Updated: 2:30 p.m. CST
TOPEKA, Kan. — An effort to shield individuals, groups and businesses from being forced to participate in same-sex marriages would essentially let government workers discriminate against the couples by citing a religious objection, gay-rights advocates argued Thursday as the measure advanced in the Legislature.
The House Federal and State Affairs Committee approved a bill Thursday that braces for the federal courts striking down Kansas‘ ban on gay marriage. The legislation would prohibit government sanctions and anti-discrimination lawsuits when religious beliefs are cited for refusing to recognize a marriage or civil union, or to provide goods, services, accommodations or employment benefits to a couple.
But the bill also extends its protections to individual state and local government employees, allowing them, because of their religious beliefs about marriage, to refuse to provide services in certain circumstances to gays and lesbians. The measure requires agencies to seek a work-around — if it isn’t an “undue hardship.” Critics worry that the language still encourages opting out and have zeroed in on it in trying to block its passage.
“This isn’t about wedding cakes. This isn’t about flowers,” Tom Witt, executive director of Equality Kansas, the state’s leading gay-rights group, said after the committee’s vote. “This is about giving government employees the right to not do their jobs.”
The bill is similar to legislation in South Dakota and was introduced in Kansas last month after federal judges in Oklahoma and Utah recently invalidated those states’ gay-marriage bans. Kansas, Oklahoma and Utah all are part of the same federal appeals court circuit.
The committee’s voice vote sends the measure to the House for debate, possibly as early as next week. Supporters said it recognizes that under the state and federal constitutions, Kansans not only worship as they please but live out their religious beliefs in their public lives.
“We’ve gone from ‘please respect my beliefs and my rights’ to coercing individuals into participating in something that is against their beliefs,” said Rep. Travis Couture-Lovelady, a conservative Palco Republican. “We’re trying to protect those folks and their religious beliefs.”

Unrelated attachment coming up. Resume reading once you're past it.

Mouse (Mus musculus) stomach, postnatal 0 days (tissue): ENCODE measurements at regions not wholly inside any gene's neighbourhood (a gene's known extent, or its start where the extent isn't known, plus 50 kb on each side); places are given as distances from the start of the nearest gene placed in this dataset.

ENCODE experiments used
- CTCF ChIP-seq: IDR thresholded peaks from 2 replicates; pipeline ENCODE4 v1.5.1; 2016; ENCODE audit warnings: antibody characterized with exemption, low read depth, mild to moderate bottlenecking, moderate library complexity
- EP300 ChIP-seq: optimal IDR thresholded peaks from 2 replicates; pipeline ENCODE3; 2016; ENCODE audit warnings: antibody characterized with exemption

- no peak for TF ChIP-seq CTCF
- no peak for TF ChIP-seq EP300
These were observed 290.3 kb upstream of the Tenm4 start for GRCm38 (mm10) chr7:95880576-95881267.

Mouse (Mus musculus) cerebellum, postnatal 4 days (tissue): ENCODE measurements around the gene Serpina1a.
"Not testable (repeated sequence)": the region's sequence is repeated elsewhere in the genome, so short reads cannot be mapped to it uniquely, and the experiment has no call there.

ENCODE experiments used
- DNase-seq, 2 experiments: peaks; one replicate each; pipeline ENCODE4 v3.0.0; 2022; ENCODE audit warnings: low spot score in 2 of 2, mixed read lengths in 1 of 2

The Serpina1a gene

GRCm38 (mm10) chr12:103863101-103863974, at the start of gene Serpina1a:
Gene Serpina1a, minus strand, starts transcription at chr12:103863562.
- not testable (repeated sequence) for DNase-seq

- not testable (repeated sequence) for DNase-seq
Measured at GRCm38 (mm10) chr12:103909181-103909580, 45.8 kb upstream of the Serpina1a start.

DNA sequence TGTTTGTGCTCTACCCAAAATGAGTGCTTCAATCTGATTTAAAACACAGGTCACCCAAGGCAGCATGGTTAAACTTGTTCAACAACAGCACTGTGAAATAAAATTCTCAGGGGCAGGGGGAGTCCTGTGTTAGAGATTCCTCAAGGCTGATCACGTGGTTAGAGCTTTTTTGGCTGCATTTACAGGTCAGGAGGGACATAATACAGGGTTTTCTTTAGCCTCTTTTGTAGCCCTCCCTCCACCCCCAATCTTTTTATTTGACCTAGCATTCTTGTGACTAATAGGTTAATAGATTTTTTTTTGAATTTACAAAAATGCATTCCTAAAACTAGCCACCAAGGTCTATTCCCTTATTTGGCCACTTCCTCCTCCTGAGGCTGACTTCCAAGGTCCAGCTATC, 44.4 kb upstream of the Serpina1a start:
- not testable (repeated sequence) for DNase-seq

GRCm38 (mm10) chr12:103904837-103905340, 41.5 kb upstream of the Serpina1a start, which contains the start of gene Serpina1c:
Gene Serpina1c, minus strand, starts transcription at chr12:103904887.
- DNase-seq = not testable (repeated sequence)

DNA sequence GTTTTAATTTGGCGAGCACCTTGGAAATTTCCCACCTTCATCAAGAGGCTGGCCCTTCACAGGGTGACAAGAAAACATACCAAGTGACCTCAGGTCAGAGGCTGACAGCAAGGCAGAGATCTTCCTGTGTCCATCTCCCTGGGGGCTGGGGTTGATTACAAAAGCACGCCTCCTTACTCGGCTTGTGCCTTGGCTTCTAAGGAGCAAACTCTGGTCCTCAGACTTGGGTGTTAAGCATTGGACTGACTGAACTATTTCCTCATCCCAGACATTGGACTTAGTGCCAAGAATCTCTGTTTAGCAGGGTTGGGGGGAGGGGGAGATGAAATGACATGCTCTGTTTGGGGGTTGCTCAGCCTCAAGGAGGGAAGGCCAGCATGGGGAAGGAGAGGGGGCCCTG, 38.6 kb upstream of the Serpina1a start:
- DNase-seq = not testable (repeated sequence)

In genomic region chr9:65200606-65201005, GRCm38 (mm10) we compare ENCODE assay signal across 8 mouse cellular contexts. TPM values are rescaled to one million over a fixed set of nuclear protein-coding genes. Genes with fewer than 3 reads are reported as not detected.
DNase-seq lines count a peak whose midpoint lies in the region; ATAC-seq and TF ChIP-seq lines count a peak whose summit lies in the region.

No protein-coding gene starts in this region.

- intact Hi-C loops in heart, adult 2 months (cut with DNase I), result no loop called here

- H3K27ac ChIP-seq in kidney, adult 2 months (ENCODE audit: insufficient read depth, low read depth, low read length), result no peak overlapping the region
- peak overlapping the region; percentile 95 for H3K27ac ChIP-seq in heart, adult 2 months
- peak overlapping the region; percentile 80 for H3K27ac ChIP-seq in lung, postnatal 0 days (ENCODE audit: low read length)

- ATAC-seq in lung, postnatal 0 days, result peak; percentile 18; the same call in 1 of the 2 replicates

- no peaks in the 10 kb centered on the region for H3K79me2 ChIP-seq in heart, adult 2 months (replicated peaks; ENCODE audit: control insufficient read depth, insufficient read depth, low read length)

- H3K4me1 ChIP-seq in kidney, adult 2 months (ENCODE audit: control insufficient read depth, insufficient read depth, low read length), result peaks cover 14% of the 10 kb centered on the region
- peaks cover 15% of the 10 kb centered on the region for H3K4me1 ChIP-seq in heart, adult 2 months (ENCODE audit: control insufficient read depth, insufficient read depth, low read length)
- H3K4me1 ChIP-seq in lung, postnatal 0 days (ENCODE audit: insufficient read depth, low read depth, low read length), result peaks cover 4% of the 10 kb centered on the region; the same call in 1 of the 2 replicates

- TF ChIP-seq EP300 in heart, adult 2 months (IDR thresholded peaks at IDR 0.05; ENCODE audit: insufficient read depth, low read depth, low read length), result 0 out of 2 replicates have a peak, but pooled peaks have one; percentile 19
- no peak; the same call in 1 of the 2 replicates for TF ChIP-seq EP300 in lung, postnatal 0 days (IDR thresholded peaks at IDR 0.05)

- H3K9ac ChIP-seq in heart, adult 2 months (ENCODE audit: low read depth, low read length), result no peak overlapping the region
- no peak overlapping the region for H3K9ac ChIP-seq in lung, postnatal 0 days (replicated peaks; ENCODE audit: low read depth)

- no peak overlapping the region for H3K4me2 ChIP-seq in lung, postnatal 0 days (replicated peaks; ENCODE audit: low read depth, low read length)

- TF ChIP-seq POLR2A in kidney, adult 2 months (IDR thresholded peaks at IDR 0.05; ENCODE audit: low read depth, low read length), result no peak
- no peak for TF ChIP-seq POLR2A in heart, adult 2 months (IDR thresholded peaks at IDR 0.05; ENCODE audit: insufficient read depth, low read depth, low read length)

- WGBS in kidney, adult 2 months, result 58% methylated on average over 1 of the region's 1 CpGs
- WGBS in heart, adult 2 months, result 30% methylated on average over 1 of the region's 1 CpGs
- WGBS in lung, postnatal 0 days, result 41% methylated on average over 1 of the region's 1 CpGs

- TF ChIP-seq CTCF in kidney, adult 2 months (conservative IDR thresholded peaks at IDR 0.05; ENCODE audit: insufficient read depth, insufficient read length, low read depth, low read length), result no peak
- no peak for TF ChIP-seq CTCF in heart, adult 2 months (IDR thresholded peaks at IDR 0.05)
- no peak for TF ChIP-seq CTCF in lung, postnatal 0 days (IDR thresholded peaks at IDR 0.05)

Kansas law already prevented the state from recognizing same-sex marriages in 2005, when voters by a 70 percent margin approved an amendment to the state constitution banning such unions.
In addition, the state’s anti-discrimination laws don’t include sexual orientation or gender identity, and critics of the bill argue that businesses and individuals still could deny goods and services to gay couples even if the state’s ban on gay marriage were invalidated.
Supporters of the bill said claims that the bill will allow agencies to discriminate are far-fetched. They said the measure is even-handed, protecting the religious rights of gay-marriage supporters as well. Committee Chairman Steve Brunk, a conservative Wichita Republican, suggested that a business owner would be protected if, for religious reasons, he refused to make signs for anti-gay marriage picketers.
But the bill has the backing of organizations concerned about a growing public acceptance of gay marriage, including the Kansas Catholic Conference and the conservative Kansas Family Policy Council.
And Rep. Allan Rothlisberg, a conservative Grandview Plaza Republican, told fellow committee members, “There are certain things that are moral and certain things that or not.”
During a hearing last week, Rothlisberg, who wears a Christian cross pin with an American flag pattern on his jacket lapel, shook his head as a speaker said science suggests gays and lesbians are born with their sexual orientations.
“It’s not genetics,” he said after Thursday’s committee meeting. “If there were a gay gene, I wouldn’t have said anything.”
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